"The Reluctant Tuscan" talks about his Italian love affair
Anyone who has paid attention will notice that lots of Americans and English go to Italy, settle down and write a memoir about it: Frances Mayes and Tim Parks are two of the most recently famous.
Now, former TV comedy writer Phil Doran adds his thoughts in "The Reluctant Tuscan: How I Discovered My Inner Italian." It traces his skepticism about moving to a small town -- which he calls Cambione (names in the book have been changed to protect the innocent), not far from Lucca -- to pour seemingly endless piles of money into renovating what Italians poetically refer to as a "rustico." That is, a dilapidated old farm house.
Having written for "Sanford and Son" and "The Wonder Years," Doran has little trouble finding humor in his new life. He also learns to look past the "wacky" Italians we also meet in these kinds of books and to understand what makes them tick. And he learns to appreciate a different way of life and a different outlook on life.
We recently asked Doran about the book and his Tuscan love affair.
OMC: There has been no shortage of books by Americans or Britons who have moved to Italy. What makes yours different -- other than the author, of course?
Phil Doran: There are a number of terrific books about Tuscany but I think mine is the only one that can make you laugh. As a comedy writer my natural instinct is to ferret out the funny, and in Italy that's pretty easy because they are the most naturally humorous people on the planet. In fact, I think writing about the Italians without showing their humor would be like writing about France and never mentioning champagne. Their humor bubbles up through everything they say and do and I only hope I have properly captured that essence in "The Reluctant Tuscan."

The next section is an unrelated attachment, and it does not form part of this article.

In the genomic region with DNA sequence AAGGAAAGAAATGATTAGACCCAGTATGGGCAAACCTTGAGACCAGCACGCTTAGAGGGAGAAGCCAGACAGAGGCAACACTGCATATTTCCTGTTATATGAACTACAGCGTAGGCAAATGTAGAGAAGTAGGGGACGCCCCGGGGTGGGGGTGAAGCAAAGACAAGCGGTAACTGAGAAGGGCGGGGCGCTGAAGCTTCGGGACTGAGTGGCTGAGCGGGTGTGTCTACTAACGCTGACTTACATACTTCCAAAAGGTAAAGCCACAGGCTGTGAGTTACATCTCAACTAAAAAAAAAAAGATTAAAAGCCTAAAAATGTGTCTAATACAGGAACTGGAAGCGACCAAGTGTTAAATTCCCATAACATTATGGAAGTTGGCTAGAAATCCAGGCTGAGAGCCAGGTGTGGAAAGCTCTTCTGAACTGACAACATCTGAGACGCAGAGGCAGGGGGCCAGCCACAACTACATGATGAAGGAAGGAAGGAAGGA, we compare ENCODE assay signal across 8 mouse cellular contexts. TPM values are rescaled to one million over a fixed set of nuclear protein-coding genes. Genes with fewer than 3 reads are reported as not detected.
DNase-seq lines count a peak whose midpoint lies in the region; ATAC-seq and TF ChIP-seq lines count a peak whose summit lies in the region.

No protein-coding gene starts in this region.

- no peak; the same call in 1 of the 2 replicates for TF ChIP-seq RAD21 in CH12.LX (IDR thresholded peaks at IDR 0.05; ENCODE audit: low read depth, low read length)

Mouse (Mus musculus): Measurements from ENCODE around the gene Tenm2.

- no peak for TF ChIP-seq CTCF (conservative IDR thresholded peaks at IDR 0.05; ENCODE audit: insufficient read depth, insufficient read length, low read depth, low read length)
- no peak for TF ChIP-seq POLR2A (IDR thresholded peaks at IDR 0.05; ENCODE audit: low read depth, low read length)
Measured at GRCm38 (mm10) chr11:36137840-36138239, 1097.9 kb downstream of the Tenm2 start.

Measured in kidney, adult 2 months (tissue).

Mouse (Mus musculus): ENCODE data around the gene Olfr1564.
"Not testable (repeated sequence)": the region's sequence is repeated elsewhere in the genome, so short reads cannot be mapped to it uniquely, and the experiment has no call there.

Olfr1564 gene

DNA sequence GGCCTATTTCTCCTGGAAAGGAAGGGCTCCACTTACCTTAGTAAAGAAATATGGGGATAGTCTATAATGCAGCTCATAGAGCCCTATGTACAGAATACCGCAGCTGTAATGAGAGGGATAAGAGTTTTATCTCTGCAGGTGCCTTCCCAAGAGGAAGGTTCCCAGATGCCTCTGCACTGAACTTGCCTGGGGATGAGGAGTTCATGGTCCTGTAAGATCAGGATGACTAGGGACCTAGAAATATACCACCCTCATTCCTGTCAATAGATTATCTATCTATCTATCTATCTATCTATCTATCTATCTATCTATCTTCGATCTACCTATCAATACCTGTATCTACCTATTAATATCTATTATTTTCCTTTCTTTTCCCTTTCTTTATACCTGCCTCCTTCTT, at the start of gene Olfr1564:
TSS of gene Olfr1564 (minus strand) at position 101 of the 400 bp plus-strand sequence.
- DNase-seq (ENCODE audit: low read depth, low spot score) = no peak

OMC: It's hard to get a sense from the book when the action took place. How long ago did you buy the house there?
PD: The actual story of our buying and remodeling the house was more complicated than a Russian novel. Not being Russian or a novelist, I really had to simplify the events and compress the time to make it understandable. Needless to say Rome wasn't built in a day and neither was anything else in Italy.
OMC: How much time do you spend in Tuscany these days? Have you come to love it still more, or can you see yourself tiring of it at some point and being ready to move on?
PD: We spend about half the year there shuttling back and forth between Tuscany and Southern California like migratory geese. I'm not planning to move anywhere and I hope (my wife) Nancy took me seriously when I told her that my next move will be to a box and six pallbearers will be carrying me out in it. As far as getting tired of it, life in Cambione is an ever-changing kaleidoscope of colorful characters fully enjoying life as only the Italians can, and if I ever get tired of that, I will be ready for that box.
OMC: What do the townspeople in Camaiore (which is where we're guessing the book actually is set) think of the book? Judging from their reaction to the threatened/promised articles, one would think a book would have them astir.
PD: Ironically, books about Italy written by stranieri (foreigners) are not very popular there. In fact, Frances Mayes' book ("Under the Tuscan Sun") was just published in Italian about a year ago and I think that was only because it was such a huge international hit the Italians became embarrassed they hadn't read it. I am hoping that if and when "The Reluctant Tuscan" comes out in Italian my fellow citizens will see that I have written about them with love and admiration.
Phil Doran reads from and signs copies of "The Reluctant Tuscan," Monday, April 18 at Schwartz Bookshop in Shorewood.
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n.prill said: I forgot to ask if the town of Cambione is the real name and just where is the town located?
Nancy Dinelli-Prill said: This book was wonderful. Had it come out before Under The Tuscan Sun it would have been a hit movie. We were in Tuscany last year and loved it. This year we are going to my mother's birth place....Fanano, in the mountains. I laughed and laughed at the humor in "The Reluctant Tuscan" and e-mailed all my friends to read it.
nancy Dinelli Prill said: I'm half way through the book and I love the laughs. Being Italian and in Tuscany in 05 and heading to Fanano in September, I really appreciate all that is familiar. However, map wise where exactly is Cambione?
anita said: reading your book i felt like i was there also and one day i will be thats a dream i've had since i was a little girl and my grandfather would make his yearly trips back to italy where he was born, not far from there.
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